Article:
Uber for commercial trucks?
I’ve written about the complicated legal and liability issues surrounding the Uber Smartphone app, that connects passengers with drivers of vehicles for hire.
But what about Uber or similar technology for the trucking industry? And would the unique federal regulations that apply to commercial motor carriers change the legal issues and liability exposure for the companies that would use this type of technology for freight brokering and shipping of merchandise?
The issue is fascinating, and it will keep lawyers busy over the next few years as the legal issues resolve themselves.
With Uber, and similar apps like Lyft, cars are reserved by sending a text message or by using the mobile app. Using the apps, customers can track their reserved car’s location.
And if it works for people, why not freight? The technology may be coming to the commercial trucking industry. Today, I wanted to share this interesting article from Forbes on the development of app-based freight brokering: “The Disruption Uber Has Brought To The Taxi Business Is Coming To Trucking”:
“We are now at the cusp of a similar revolutionary transition in the trucking industry with Uber for truck-type apps entering the market, but this time the competition will be high and the solutions a lot more fragmented.”
Picture this: A bearings maker in San Francisco needs to urgently ship 20 boxes of bearings to an elevator manufacturer in Seattle. An “Uber”-type app for freight transportation can now connect the shipper to a truck that is scheduled to leave the shipper’s area for Seattle.
The benefits of such a shift in the industry are listed by Forbes:
- The driver “can now get more payload to carry, gain revenues, and reduce empty miles. The shipper is happy because he/she can ship freight on an ad-hoc, on-demand basis.”
- The app provider has created a new, revenue-producing business to “efficiently connect demand to supply,”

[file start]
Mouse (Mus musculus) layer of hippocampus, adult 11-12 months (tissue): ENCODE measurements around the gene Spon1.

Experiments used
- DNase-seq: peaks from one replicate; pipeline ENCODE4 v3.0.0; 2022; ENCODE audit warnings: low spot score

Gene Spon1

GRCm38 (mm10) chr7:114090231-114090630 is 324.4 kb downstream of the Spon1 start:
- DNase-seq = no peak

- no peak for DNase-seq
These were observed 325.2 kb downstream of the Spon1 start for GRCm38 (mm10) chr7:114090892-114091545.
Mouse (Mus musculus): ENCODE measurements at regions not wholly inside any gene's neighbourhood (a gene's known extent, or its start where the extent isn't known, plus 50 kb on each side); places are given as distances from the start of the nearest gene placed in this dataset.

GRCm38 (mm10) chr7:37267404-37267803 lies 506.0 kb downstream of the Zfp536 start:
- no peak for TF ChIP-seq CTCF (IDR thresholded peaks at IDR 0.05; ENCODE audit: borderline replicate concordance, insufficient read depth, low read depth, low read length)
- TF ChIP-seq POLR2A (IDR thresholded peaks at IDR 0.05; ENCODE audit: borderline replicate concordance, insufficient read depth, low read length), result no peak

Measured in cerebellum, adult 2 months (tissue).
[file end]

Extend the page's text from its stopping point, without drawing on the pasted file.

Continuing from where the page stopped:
- Motorists and the environment are happy due to the “reduced empty miles (hence congestion) and also emissions.”
- Shippers are billed immediately and carriers are paid immediately with a seamless transaction from the app provider.
A recent study by Frost & Sullivan even forecasts that by 2025, $26.4 billion of all truck freight movement revenues will be enabled by mobile freight brokering, according to Forbes.
Experts are also forecasting that app-based freight brokering could also help remedy the truck driver shortage, and the lack of younger truck drivers entering the industry, both issues that we at the Roundtable have written about extensively.
In future blogs, I will review the liability issues involved for truck accident attorneys if one of these app-based freight brokering technologies is being used when a terrible wreck occurs.
Many of the troubling legal issues I’ve written about regarding Uber crashes may not apply to trucks and shared freight hauling. The main issue with Uber is the adequacy of liability bodily injury insurance limits. But trucks have minimum federally required limits of at least $750,000. While as an attorney, I know this is still woefully inadequate, it’s better than the Uber driver who kills someone and only has a personal auto policy. Also, there are already better driver qualifications for truck drivers than for passenger cars. For example, commercial drivers must have a CDL, drive within certain hours of service and meet a list of physical requirements to drive a truck that people who drive cars do not.
The most interesting issues I see on the horizon are over what oversight is given to trucks being assigned. Presumably, the trucking companies with the worst safety ratings will be the ones most available to pick up a load. What additional liability will be imposed when a clearly unfit company is picked, and then this company and driver causes a terrible wreck? And what protections will be put in place to prevent this if this technology is used?